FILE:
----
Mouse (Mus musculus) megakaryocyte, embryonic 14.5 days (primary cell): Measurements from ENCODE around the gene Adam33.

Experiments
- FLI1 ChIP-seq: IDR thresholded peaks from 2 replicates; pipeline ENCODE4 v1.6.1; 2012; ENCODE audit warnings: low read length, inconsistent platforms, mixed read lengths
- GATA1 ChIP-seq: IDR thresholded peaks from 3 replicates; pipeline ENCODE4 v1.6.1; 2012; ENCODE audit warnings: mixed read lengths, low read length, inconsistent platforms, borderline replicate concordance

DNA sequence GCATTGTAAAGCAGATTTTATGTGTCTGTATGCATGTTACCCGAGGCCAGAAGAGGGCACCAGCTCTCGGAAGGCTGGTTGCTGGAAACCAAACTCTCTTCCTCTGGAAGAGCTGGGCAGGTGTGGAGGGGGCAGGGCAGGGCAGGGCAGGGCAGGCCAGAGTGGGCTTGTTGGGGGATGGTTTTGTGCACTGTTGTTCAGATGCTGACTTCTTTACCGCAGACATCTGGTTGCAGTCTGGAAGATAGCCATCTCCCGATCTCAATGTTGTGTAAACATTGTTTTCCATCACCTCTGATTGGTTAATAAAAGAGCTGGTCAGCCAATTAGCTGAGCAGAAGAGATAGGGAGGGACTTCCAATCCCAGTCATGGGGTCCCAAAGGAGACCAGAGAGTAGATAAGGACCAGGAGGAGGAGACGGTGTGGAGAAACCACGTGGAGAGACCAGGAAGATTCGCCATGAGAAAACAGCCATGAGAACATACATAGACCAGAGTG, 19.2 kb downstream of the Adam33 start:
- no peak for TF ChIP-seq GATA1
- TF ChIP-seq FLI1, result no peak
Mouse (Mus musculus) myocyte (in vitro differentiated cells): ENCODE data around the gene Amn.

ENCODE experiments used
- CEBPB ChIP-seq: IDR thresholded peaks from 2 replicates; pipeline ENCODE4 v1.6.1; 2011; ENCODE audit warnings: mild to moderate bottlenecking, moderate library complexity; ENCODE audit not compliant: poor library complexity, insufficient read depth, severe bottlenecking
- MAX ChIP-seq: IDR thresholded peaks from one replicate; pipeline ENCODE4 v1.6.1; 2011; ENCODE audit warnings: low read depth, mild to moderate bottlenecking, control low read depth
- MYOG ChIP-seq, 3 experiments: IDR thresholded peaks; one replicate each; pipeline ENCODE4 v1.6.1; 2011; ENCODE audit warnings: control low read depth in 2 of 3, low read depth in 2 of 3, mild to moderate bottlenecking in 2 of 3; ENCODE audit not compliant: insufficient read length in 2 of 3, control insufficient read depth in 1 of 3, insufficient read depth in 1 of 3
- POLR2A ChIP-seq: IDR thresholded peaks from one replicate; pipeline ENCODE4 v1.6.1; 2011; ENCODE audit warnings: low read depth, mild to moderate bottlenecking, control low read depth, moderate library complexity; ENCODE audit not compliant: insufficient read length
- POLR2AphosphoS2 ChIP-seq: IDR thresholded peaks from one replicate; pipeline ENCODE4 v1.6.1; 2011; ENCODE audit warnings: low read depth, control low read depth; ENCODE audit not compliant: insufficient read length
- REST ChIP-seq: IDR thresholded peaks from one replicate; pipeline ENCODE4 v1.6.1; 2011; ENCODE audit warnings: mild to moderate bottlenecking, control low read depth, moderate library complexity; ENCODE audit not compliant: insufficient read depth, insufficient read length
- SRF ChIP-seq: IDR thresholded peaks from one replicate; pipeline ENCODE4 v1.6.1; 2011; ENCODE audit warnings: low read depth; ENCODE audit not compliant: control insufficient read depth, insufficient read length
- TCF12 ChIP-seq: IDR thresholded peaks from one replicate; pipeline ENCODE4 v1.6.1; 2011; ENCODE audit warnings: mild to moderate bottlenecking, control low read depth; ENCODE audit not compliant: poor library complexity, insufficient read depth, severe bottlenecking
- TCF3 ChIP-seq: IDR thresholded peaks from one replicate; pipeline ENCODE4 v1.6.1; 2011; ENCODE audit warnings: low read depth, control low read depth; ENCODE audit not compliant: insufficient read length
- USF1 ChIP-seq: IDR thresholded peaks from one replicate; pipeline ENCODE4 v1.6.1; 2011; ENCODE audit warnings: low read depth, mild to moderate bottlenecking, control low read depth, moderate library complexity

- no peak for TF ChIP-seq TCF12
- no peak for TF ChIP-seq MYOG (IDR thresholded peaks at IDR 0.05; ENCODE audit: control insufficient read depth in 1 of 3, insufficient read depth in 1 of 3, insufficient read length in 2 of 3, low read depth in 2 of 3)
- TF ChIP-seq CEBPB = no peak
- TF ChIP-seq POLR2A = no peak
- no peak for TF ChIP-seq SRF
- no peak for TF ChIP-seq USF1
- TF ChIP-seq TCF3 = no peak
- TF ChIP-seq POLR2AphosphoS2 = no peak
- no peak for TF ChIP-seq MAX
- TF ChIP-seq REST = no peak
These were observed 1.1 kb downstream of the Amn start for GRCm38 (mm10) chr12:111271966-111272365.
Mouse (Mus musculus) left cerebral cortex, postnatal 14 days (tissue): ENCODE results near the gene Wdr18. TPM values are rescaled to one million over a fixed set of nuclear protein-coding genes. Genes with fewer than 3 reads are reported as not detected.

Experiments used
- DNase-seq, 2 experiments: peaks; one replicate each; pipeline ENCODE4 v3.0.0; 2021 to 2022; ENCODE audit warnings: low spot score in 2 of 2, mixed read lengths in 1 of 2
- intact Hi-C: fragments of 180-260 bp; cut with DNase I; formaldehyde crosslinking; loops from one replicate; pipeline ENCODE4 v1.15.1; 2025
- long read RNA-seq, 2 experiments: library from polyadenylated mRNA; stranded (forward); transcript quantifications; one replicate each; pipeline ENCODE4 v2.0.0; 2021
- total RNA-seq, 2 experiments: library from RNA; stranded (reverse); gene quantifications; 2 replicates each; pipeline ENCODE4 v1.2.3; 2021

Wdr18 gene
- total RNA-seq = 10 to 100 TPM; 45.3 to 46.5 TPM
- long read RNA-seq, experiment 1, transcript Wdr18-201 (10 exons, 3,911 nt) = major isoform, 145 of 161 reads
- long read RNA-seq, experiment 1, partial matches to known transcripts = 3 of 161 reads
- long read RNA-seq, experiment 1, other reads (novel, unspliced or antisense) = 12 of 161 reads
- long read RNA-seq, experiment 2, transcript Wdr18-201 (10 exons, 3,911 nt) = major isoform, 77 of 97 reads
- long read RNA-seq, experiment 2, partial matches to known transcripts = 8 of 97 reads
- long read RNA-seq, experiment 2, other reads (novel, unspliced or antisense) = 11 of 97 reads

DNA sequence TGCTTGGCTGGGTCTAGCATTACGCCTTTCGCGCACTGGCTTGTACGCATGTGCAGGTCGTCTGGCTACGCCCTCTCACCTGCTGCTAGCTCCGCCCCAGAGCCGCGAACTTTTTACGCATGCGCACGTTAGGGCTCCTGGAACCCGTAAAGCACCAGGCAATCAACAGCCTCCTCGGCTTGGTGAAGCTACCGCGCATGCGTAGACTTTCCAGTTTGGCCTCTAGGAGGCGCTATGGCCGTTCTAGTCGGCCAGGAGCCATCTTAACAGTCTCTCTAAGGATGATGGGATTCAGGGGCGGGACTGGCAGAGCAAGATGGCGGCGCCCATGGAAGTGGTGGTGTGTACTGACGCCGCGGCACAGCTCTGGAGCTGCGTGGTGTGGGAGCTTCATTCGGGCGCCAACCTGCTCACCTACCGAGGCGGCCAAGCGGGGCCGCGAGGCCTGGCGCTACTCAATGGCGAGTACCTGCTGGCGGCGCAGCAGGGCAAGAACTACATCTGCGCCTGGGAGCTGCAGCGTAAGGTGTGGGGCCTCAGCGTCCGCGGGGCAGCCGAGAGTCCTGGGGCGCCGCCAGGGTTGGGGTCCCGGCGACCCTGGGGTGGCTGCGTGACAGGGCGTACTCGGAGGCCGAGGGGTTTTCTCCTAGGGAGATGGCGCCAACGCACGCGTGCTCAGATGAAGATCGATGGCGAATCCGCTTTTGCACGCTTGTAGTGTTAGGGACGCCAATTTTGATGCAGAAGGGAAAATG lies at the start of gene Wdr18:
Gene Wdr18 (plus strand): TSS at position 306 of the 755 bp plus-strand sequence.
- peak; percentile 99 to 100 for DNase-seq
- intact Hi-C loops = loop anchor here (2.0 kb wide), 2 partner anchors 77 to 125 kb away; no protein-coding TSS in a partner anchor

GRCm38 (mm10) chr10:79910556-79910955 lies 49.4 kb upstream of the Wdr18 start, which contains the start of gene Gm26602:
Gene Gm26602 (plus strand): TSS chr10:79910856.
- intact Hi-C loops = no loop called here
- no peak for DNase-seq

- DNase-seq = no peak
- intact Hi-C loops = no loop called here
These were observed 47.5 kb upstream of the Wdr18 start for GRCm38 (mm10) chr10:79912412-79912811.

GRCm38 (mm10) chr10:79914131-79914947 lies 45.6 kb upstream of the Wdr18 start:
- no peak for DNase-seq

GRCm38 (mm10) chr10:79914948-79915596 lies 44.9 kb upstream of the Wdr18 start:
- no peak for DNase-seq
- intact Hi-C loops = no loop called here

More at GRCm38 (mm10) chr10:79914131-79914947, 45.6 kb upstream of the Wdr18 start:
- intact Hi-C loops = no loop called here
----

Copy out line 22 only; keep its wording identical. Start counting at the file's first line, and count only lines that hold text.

- TF ChIP-seq CEBPB = no peak